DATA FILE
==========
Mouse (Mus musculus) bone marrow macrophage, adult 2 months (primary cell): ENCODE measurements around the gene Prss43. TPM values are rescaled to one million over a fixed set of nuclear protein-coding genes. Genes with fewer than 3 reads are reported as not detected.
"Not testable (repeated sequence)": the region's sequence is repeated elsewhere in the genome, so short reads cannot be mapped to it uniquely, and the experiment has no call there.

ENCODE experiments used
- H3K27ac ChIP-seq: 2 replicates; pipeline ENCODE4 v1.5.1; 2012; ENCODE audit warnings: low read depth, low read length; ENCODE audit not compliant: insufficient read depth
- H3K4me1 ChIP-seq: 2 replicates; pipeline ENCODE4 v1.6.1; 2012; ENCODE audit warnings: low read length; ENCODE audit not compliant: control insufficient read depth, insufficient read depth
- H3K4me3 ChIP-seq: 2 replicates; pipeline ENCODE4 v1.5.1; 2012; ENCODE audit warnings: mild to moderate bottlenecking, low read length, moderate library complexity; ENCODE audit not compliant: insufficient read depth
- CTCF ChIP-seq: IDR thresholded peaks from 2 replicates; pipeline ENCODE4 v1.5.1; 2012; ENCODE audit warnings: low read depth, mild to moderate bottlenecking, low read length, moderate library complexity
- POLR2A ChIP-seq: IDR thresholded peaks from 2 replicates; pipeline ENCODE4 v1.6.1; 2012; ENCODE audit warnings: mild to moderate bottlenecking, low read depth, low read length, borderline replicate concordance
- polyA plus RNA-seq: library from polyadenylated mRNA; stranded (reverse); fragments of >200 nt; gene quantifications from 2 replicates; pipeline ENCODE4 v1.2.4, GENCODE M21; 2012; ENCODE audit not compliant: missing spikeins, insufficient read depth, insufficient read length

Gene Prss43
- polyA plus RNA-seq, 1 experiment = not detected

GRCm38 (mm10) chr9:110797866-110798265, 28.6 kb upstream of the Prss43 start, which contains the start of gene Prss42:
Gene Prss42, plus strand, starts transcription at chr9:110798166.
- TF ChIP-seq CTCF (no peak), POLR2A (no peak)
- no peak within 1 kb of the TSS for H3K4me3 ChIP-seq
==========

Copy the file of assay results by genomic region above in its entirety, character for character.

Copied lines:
Mouse (Mus musculus) bone marrow macrophage, adult 2 months (primary cell): ENCODE measurements around the gene Prss43. TPM values are rescaled to one million over a fixed set of nuclear protein-coding genes. Genes with fewer than 3 reads are reported as not detected.
"Not testable (repeated sequence)": the region's sequence is repeated elsewhere in the genome, so short reads cannot be mapped to it uniquely, and the experiment has no call there.

ENCODE experiments used
- H3K27ac ChIP-seq: 2 replicates; pipeline ENCODE4 v1.5.1; 2012; ENCODE audit warnings: low read depth, low read length; ENCODE audit not compliant: insufficient read depth
- H3K4me1 ChIP-seq: 2 replicates; pipeline ENCODE4 v1.6.1; 2012; ENCODE audit warnings: low read length; ENCODE audit not compliant: control insufficient read depth, insufficient read depth
- H3K4me3 ChIP-seq: 2 replicates; pipeline ENCODE4 v1.5.1; 2012; ENCODE audit warnings: mild to moderate bottlenecking, low read length, moderate library complexity; ENCODE audit not compliant: insufficient read depth
- CTCF ChIP-seq: IDR thresholded peaks from 2 replicates; pipeline ENCODE4 v1.5.1; 2012; ENCODE audit warnings: low read depth, mild to moderate bottlenecking, low read length, moderate library complexity
- POLR2A ChIP-seq: IDR thresholded peaks from 2 replicates; pipeline ENCODE4 v1.6.1; 2012; ENCODE audit warnings: mild to moderate bottlenecking, low read depth, low read length, borderline replicate concordance
- polyA plus RNA-seq: library from polyadenylated mRNA; stranded (reverse); fragments of >200 nt; gene quantifications from 2 replicates; pipeline ENCODE4 v1.2.4, GENCODE M21; 2012; ENCODE audit not compliant: missing spikeins, insufficient read depth, insufficient read length

Gene Prss43
- polyA plus RNA-seq, 1 experiment = not detected

GRCm38 (mm10) chr9:110797866-110798265, 28.6 kb upstream of the Prss43 start, which contains the start of gene Prss42:
Gene Prss42, plus strand, starts transcription at chr9:110798166.
- TF ChIP-seq CTCF (no peak), POLR2A (no peak)
- no peak within 1 kb of the TSS for H3K4me3 ChIP-seq